View Poll Results: Saints Web Definitely Not Official Second Referendum

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158. You may not vote on this poll
  • Leave Before - Leave Now

    35 22.15%
  • Leave Before - Remain Now

    8 5.06%
  • Leave Before - Not Bothered Now

    2 1.27%
  • Remain Before - Remain Now

    88 55.70%
  • Remain Before - Leave Now

    6 3.80%
  • Remain Before - Not Bothered Now

    0 0%
  • Not Bothered Before - Leave Now

    3 1.90%
  • Not Bothered Before - Remain Now

    4 2.53%
  • I've never been bothered - Why am I on this Thread?

    2 1.27%
  • No second Ref - 2016 was Definitive and Binding

    10 6.33%
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Thread: Brexit - Enter at Your Own Risk

  1. Default Brexit - Enter at Your Own Risk

    Quote Originally Posted by Jonnyboy View Post
    I'd be interested to see a stat of what percentage of people who fought in the Boer war were anti-Mandela.
    Would you?

    **** me, youíre even more boring than I thought. You must be a bundle of laughs down the ale house.


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  2. #15952

    Default

    Quote Originally Posted by Lord Duckhunter View Post
    Would you?

    **** me, you’re even more boring than I thought. You must be a bundle of laughs down the ale house.


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    *whooooosh*

  3. #15953

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    Default Brexit - Enter at Your Own Risk

    Quote Originally Posted by Lord Duckhunter View Post
    You must be a bundle of laughs down the ale house.
    Weatherspoon?

  4. Default Brexit - Enter at Your Own Risk

    Quote Originally Posted by Plastic View Post
    Weatherspoon?
    No, Wetherspoon


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  5. #15955

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    Default

    Quote Originally Posted by Lord Duckhunter View Post
    No, Wetherspoon


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    Default

    I just took a peek in this thread to see what has happened since the UK had actually left Europe.

    Wetherspoons is the answer, I suppose.

  7. Default

    Quote Originally Posted by Ohio Saint View Post
    I just took a peek in this thread to see what has happened since the UK had actually left Europe.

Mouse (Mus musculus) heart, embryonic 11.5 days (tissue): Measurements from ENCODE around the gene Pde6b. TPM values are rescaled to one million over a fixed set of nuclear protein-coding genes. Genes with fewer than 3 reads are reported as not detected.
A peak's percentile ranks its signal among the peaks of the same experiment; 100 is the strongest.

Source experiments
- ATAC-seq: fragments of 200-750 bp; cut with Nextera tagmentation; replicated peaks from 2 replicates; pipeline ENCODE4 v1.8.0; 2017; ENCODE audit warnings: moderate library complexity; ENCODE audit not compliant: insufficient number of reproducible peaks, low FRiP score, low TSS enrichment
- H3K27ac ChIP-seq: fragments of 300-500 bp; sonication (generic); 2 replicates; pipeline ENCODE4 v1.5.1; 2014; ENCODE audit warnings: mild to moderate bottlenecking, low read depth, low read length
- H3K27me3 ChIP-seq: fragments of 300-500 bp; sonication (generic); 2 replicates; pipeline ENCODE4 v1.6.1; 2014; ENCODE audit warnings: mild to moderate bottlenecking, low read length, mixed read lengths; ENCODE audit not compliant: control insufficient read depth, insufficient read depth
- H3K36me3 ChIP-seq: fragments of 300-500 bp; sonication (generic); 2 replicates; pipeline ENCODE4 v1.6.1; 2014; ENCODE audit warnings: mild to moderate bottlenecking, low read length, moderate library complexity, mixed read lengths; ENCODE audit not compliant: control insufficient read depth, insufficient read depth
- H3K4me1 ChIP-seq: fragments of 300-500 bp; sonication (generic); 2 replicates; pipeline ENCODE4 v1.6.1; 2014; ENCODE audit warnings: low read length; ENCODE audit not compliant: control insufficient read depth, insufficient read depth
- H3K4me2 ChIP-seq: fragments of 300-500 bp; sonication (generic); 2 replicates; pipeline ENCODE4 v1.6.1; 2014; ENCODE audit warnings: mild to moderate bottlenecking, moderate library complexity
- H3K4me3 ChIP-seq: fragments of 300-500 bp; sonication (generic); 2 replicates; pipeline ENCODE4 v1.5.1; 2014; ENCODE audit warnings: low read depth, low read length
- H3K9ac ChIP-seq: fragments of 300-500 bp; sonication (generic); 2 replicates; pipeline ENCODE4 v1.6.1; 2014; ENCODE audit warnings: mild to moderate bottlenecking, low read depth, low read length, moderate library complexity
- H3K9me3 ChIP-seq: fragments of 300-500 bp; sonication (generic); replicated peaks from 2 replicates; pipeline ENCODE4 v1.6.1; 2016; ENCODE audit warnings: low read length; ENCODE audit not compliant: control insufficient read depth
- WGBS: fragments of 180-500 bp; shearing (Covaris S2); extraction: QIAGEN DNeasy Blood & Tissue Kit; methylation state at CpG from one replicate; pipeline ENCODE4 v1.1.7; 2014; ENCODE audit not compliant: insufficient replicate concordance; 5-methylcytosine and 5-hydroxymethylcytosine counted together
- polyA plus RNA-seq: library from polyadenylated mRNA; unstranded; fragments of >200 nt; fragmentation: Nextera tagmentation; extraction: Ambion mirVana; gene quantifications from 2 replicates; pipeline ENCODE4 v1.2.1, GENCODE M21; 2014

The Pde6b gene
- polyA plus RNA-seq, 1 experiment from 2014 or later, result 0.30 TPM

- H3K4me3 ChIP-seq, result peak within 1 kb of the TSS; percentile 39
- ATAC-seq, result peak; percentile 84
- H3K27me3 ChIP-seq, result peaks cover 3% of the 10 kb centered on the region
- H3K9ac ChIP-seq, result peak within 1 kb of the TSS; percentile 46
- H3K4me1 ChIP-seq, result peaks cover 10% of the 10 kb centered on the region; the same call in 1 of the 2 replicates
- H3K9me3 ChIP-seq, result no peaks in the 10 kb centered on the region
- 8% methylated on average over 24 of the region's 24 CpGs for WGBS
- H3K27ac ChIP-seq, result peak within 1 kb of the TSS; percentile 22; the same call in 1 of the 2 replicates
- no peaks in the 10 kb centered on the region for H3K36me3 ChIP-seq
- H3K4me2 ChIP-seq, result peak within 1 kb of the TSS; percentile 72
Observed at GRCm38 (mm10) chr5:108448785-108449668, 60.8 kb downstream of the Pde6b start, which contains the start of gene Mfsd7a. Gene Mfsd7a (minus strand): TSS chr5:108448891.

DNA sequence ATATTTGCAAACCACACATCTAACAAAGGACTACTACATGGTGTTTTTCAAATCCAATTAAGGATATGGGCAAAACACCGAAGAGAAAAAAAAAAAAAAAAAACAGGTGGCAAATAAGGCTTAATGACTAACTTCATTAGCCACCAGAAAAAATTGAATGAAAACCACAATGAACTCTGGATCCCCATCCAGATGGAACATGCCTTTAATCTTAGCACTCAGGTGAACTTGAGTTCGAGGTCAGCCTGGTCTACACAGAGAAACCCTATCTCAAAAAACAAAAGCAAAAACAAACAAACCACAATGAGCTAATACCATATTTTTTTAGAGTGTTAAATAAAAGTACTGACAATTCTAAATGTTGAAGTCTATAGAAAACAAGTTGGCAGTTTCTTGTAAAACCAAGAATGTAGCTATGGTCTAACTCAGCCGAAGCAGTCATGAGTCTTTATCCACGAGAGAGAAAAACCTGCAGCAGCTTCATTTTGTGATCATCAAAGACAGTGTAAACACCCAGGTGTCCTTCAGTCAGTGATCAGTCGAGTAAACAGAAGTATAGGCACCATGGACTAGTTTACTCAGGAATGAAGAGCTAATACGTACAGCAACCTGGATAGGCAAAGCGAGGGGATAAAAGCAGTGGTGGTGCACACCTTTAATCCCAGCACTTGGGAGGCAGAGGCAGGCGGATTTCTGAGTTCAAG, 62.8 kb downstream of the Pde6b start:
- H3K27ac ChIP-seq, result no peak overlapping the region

Wetherspoons is the answer, I suppose.
    We've taken up an independent seat at the WTO.

  8. #15958

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    Quote Originally Posted by Nolan View Post
    We've taken up an independent seat at the WTO.
    Good lad.

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    Default

    The first of the post-Brexit pharmaceutical supply issues ?

    https://www.bbc.co.uk/news/health-51378514

  10. Default Should the EU(Germany) be worried about Italy and Spain?

    For those informed and practising macro-economists out there, please can you explain why the current TARGET balances cause absolutely no cause for concern? The up-to-date figures can be found here.

    In summary:

    Ä billion Germany Spain Italy
    2009 177.7 -41.1 54.8
    2019 895.2 -392.4 -439.4

    For those not following this ten year train wreck:
    1. Italy and Spain are fu**ed
    2. The euro is fu**ed
    3. The EU is fu**ed
    4. We are not....

  11. #15961

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    Default

    Quote Originally Posted by Guided Missile View Post
    For those informed and practising macro-economists out there, please can you explain why the current TARGET balances cause absolutely no cause for concern? The up-to-date figures can be found here.

    In summary:

    € billion Germany Spain Italy
    2009 177.7 -41.1 54.8
    2019 895.2 -392.4 -439.4

    For those not following this ten year train wreck:
    1. Italy and Spain are fu**ed
    2. The euro is fu**ed
    3. The EU is fu**ed
    4. We are not....
    I am not a macro-economist, ( and nor are you though I think you aspire to be ), but I do know that the Spanish and Italian balances are better than they were a year ago. For the Euro that is surely a good thing ? The only time Target2 balances would really matter would be in the extremely unlikely event of Italy leaving the Euro - current polling puts support for this at under 25% and it is not something being seriously considered politically.
    Last edited by badgerx16; 07-02-2020 at 03:10 PM.

  12. #15962

    Default

    I see that "project fear " mark 2 is happening. Experts are on the news predicting a storm this weekend with high winds and rain forecast.